The ASU requires an investment company to disclose that it is an investment company and that it is applying the specialized guidance in ASC 946. It also requires an entity to disclose whether there has been a change in its status as an investment company and, if so, the reasons for the change. Finally, the ASU requires an investment company to disclose information related to whether it has provided financial support (e.g., type, amount, and reasons for the financial support) to any of its investees or that it is contractually required to provide such support.

Effective Date

The ASU is effective for an entity’s interim and annual reporting periods in fiscal years that begin after December 15, 2013. Earlier application is prohibited.


1 FASB Accounting Standards Update No. 2013-08, Financial Services — Investment Companies (Topic 946): Amendments to the Scope, Measurement, and Disclosure Requirements.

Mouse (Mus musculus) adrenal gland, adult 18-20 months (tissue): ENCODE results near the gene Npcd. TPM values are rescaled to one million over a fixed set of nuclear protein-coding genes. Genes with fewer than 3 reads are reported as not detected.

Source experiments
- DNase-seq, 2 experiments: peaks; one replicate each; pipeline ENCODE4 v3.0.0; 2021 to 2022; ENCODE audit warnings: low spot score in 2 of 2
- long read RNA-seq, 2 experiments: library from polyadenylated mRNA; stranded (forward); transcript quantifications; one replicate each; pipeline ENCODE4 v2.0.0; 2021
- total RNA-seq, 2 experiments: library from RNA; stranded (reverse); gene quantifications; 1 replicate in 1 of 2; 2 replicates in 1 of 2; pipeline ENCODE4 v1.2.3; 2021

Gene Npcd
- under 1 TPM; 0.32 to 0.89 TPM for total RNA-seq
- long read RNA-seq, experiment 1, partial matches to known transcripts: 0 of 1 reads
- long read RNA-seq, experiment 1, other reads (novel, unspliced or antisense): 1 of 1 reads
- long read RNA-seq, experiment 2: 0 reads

2 For titles of FASB Accounting Standards Codification (ASC) references, see Deloitte’s “Titles of Topics and Subtopics in the FASB Accounting Standards Codification.

3 FASB Accounting Standards Update No. 2010-10, Consolidation (Topic 810): Amendments for Certain Investment Funds.

4 FASB Accounting Standards Update No. 2009-12, Fair Value Measurements and Disclosures (Topic 820): Investments in Certain Entities That Calculate Net Asset Value per Share (or Its Equivalent).

5 IFRS 10, Consolidated Financial Statements.

6 IFRS 12, Disclosure of Interests in Other Entities.

7 IAS 27, Separate Financial Statements.

8 ASC 946-10-55-8 provides examples of relationships and activities that would indicate that an entity obtains benefits that are not normally attributable to ownership interests or that are other than capital appreciation or investment income.

9 FASB Accounting Standards Update No. 2009-17, Consolidations (Topic 810): Improvements to Financial Reporting by Enterprises Involved With Variable Interest Entities.